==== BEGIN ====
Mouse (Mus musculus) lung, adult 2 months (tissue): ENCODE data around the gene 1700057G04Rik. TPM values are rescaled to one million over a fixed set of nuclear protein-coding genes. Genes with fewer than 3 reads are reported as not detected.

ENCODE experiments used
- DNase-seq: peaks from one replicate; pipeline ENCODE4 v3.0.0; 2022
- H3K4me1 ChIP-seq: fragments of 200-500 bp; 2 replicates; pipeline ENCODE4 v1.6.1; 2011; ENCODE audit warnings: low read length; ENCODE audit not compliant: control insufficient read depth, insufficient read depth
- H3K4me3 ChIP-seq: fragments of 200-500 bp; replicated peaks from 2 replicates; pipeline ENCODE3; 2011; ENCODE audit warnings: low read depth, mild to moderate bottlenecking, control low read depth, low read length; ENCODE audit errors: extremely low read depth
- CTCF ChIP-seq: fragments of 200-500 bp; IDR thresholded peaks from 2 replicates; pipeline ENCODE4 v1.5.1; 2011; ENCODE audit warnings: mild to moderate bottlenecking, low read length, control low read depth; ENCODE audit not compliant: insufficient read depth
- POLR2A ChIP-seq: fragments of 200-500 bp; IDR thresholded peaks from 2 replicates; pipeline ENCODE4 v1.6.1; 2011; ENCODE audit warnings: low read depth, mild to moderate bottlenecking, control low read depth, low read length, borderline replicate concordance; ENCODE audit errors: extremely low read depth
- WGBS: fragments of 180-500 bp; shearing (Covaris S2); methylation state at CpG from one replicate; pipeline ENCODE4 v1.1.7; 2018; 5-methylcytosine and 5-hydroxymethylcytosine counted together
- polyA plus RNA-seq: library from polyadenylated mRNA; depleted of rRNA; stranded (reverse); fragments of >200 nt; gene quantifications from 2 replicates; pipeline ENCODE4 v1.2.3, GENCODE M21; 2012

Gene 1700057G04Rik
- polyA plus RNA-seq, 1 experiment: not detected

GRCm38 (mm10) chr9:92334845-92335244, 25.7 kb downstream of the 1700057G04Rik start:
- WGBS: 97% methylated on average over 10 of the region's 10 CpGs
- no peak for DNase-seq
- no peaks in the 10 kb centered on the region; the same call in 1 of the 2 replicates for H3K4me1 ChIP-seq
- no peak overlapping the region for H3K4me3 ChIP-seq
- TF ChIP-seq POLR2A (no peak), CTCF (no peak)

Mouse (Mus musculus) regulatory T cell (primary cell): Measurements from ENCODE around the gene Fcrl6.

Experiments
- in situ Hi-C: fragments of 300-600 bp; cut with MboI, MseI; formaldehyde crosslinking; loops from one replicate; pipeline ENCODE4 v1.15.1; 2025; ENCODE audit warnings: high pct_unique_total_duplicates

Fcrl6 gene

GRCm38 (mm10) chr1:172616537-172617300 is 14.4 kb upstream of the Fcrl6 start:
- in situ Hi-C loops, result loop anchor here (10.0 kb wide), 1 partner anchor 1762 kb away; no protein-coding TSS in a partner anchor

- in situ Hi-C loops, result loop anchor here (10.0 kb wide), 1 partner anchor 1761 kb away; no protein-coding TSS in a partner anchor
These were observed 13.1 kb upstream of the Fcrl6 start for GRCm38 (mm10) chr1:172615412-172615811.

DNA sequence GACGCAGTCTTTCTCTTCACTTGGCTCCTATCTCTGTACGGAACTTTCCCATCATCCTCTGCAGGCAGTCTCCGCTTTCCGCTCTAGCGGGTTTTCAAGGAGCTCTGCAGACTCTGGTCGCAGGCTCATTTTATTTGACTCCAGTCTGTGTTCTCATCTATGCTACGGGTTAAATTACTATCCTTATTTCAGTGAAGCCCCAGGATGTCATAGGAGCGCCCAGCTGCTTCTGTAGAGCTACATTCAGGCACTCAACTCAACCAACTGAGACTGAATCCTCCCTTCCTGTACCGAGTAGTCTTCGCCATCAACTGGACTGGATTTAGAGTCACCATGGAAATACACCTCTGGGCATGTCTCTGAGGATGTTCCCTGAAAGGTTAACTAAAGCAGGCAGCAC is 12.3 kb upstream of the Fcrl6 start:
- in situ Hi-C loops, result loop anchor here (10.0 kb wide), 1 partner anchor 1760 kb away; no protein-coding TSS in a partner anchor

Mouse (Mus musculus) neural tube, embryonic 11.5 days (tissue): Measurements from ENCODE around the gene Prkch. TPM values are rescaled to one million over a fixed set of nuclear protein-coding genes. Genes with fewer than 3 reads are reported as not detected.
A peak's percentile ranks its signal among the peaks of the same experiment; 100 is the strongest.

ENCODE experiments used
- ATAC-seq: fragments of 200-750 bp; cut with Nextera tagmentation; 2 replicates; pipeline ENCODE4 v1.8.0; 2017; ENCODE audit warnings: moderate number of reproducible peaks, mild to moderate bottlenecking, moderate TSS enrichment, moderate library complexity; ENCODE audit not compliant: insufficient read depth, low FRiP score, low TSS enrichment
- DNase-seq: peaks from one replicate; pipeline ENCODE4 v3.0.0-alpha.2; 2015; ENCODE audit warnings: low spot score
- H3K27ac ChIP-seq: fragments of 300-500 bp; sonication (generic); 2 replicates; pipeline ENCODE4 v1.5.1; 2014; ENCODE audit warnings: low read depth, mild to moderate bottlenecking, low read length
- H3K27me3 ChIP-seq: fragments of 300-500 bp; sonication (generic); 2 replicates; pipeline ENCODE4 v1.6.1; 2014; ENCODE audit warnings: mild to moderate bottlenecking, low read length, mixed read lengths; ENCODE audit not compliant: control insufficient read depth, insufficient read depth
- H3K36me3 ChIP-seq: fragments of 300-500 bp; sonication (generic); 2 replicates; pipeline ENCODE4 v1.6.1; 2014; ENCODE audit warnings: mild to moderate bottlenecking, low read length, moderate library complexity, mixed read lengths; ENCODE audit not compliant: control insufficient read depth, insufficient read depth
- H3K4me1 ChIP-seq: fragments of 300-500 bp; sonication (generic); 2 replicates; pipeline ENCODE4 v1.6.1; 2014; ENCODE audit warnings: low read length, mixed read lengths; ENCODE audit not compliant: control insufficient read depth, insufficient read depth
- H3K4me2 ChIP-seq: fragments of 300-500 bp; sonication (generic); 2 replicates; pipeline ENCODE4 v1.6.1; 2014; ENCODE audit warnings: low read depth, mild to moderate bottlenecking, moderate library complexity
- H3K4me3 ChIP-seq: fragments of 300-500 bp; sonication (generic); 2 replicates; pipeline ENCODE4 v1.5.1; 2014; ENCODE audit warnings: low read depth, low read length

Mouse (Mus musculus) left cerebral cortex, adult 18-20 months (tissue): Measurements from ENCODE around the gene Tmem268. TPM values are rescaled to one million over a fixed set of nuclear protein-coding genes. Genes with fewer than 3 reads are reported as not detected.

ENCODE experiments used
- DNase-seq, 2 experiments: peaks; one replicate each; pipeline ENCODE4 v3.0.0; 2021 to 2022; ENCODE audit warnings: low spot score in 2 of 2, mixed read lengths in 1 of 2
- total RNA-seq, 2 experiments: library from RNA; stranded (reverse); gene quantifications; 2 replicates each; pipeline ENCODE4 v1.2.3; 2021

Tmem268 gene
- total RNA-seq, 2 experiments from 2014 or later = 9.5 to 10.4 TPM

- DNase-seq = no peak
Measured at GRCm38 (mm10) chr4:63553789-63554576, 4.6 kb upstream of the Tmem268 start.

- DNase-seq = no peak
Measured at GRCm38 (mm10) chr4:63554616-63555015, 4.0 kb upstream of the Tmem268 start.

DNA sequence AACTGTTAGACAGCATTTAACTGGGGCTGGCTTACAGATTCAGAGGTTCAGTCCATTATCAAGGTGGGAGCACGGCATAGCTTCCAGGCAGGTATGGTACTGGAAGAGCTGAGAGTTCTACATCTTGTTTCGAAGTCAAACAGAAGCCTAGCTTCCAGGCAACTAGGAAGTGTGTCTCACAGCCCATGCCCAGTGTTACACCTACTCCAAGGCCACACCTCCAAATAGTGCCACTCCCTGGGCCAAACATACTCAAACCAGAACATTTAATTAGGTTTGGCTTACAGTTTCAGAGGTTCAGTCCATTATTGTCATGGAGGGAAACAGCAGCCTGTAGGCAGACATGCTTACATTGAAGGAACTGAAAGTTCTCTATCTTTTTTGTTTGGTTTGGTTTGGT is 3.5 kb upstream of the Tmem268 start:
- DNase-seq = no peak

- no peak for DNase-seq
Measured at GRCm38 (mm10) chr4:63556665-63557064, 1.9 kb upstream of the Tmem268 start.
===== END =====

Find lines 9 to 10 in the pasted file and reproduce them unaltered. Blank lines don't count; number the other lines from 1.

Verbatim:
- polyA plus RNA-seq: library from polyadenylated mRNA; depleted of rRNA; stranded (reverse); fragments of >200 nt; gene quantifications from 2 replicates; pipeline ENCODE4 v1.2.3, GENCODE M21; 2012

Gene 1700057G04Rik